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Synopsis

Edgar Award--winning author Domenic Stansberry is known for his intensity---his dark thrillers, thick with suspense, in which the differences between good and evil are not so easy to decipher. The Big Boom is just such a novel: set in San Francisco, at the peak of the high-tech frenzy, just before the technology markets and the California economy all go bust.


The Big Boom features the return of Dante Mancuso, the hero of Stansberry's Chasing the Dragon, an obsessive private investigator working the streets of his San Francisco neighborhood. He is a dark-eyed, complex figure---melancholic, tender, with fierce, aquiline good looks---known to neighborhood familiars by his nickname: the Pelican. Dante's nickname---like the demons that haunt his personal life---comes from his family on account of his tenacity, and his large, Sicilian nose.


Now Dante has settled into a new apartment in North Beach, hoping to put those demons behind him and patch together a life with his longtime lover, Marilyn Visconte, but before long he is approached by an old North Beach family in hopes that he will find their missing daughter---a young woman, a former sweetheart, with whom Dante had been involved years before---and his newfound peace is shattered.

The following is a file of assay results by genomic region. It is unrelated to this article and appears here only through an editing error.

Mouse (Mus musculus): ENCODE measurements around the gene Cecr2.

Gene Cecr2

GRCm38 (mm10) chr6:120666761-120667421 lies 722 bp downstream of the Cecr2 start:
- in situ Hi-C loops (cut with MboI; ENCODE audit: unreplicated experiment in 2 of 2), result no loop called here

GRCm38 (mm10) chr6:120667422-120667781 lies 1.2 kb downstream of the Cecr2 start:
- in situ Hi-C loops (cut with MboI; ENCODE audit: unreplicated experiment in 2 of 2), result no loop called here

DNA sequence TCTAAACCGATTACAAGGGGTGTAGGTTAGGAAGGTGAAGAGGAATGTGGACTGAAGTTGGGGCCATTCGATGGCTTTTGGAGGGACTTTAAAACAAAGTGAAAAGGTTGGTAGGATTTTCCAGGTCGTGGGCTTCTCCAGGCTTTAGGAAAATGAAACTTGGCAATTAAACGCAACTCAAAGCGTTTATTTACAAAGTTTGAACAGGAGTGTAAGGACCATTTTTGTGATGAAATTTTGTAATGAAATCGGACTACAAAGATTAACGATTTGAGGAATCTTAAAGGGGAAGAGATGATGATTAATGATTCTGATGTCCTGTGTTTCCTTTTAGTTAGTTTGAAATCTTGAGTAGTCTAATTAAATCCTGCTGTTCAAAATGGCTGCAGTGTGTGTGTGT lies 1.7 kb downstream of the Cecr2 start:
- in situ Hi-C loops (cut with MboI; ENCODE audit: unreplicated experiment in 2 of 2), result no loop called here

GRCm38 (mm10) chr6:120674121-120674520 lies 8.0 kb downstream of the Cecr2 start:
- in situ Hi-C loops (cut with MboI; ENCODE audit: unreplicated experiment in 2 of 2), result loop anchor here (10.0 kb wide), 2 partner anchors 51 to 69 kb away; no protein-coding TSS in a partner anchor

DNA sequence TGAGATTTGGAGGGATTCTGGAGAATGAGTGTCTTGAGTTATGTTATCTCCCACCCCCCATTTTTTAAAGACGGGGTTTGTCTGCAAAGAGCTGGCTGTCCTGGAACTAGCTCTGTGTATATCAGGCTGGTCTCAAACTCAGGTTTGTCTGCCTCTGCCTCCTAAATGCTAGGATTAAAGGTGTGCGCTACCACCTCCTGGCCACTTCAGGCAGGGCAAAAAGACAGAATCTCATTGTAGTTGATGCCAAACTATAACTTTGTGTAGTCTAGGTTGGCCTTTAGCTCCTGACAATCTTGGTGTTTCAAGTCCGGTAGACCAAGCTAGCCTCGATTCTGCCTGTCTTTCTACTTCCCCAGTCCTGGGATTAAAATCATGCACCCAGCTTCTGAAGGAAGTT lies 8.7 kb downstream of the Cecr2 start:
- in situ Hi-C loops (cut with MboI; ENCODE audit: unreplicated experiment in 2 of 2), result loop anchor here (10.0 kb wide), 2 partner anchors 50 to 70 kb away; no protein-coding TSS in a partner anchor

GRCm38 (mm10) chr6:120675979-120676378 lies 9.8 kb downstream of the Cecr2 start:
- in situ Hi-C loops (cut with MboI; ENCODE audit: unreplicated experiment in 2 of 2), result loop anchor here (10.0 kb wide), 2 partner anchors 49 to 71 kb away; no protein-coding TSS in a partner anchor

Dante's search for Angela Antonelli, though, has hardly begun when the corpse of a young woman is dredged from the bay. He soldiers on in his investigation, fearful that the missing woman and the corpse are one and the same.


His search for the missing woman---even after he has been called off the case---becomes an obsession that alienates his current lover, but Dante follows the ghostly trail anyway into the heart of the financial district and the underside of the dot-com revolution. It is a quest rendered in the staccato prose of the genre, a style that---in Stansberry's hands---takes on a dreamlike cast, hallucinatory at times, blurring the lines between reality and Dante's own dark nostalgia.


The Big Boom is a tightrope of a novel, a taut story about familial duplicity, personal greed, and the desperate pull of love even across the divide of memory.

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